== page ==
Furthermore, each of the eyes in nature is part of a system of vision. The eyes of birds, bats, fish, dogs and cats are all part of an intricate combination of complex subsystems. No part of these systems is of any value without the other parts. And no part of one system is of any value with another system. A bird would not profit from the eye of a fish. Having the eye of a man would not profit a dog. The hound would still lack the mental capacity to make use of what he could see. The human system of vision might actually make it hard for a wolf to survive. He needs his particular combination of senses to hunt, to eat, to live.

Phillip Johnson in his book, Darwin on Trial, summarizes nicely:

Some single celled animals have a light-sensitive spot with a little pigment screen behind it, and in some many-celled animals a similar arrangement is set in a cup, which gives improved direction-finding capability. The ancient nautilus has a pinhole eye with no lens, the squid’s eye adds the lens, and so on. None of these different types of eyes are thought to have evolved from any of the others, however, because they involve different types of structures rather than a series of similar structures growing in complexity.

Darwin on Trial (p. 35)

Evolutionists admit being baffled by the nautilus, which in its hundreds of millions of years of existence has never evolved a lens for its eye despite having a retina that is practically crying out for this particular simple change.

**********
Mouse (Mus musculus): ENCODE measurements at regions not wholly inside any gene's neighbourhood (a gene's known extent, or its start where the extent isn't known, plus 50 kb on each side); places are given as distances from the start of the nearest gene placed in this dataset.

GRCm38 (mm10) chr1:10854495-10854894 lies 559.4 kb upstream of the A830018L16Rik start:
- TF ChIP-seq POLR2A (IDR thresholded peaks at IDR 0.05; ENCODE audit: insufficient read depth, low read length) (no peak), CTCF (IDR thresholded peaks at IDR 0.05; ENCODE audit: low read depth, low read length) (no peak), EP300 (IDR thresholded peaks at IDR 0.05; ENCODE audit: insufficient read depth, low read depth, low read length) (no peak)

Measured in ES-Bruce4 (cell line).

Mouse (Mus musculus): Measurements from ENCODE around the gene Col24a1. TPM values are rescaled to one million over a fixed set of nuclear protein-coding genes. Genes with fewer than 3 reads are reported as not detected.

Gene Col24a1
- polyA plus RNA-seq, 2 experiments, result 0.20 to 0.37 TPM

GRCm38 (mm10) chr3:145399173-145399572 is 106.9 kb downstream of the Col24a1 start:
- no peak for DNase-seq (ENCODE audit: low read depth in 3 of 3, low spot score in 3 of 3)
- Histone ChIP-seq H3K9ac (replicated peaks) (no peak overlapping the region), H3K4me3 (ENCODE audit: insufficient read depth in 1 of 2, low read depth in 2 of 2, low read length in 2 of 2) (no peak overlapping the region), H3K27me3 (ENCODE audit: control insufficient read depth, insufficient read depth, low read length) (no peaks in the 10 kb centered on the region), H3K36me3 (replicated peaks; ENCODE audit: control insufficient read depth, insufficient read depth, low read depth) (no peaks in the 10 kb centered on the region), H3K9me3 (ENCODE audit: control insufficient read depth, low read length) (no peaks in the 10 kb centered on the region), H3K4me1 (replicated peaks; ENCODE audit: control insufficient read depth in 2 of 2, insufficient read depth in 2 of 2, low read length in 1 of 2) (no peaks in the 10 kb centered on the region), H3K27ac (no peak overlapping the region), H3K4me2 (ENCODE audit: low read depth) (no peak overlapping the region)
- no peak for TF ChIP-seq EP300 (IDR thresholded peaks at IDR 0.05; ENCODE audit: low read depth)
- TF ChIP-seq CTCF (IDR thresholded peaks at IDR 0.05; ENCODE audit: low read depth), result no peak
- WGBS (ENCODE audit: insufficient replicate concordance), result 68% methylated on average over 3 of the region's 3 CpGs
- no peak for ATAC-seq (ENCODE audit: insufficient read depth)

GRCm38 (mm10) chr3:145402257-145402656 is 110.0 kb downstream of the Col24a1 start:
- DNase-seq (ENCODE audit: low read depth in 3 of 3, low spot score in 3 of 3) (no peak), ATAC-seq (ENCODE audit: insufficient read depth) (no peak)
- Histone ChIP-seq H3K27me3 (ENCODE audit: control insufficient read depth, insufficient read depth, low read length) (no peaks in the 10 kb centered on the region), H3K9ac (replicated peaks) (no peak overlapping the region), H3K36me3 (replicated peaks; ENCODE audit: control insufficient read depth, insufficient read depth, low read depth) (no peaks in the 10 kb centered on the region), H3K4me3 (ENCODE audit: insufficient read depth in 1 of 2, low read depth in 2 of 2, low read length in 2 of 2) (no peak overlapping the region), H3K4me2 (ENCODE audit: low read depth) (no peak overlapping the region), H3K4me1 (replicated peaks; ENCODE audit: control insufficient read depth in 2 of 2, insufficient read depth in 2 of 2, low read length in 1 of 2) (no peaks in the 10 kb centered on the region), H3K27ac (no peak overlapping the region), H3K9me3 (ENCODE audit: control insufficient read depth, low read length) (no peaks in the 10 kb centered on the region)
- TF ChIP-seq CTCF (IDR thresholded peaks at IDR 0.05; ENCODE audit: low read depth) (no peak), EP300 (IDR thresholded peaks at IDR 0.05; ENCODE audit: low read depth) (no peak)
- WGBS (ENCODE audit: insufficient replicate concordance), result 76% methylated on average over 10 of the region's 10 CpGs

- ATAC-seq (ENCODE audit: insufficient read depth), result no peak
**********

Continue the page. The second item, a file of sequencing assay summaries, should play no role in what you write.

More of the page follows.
The eye did not evolve blindly. It was designed. It was designed by someone who himself could see, He that formed the eye, shall he not see? (Psalm 94:9)

When I took my encyclopedia back to the shelf, I placed it there with a sense of awe. Because that short article made it completely impossible for me to believe that such a system for seeing could evolve on its own. It was designed by an intelligence who knew that there was something to see. And he gave it to man, because he wanted man to see it.


Ronald L. Dart

Ronald L. Dart (1934–2016) — People around the world have come to appreciate his easy style, non-combative approach to explaining the Bible, and the personal, almost one-on-one method of explaining what’s going on in the world in the light of the Bible. After retiring from teaching and church administration in 1995 he started Christian Educational Ministries and the Born to Win radio program.

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Image Credits: Petr Novák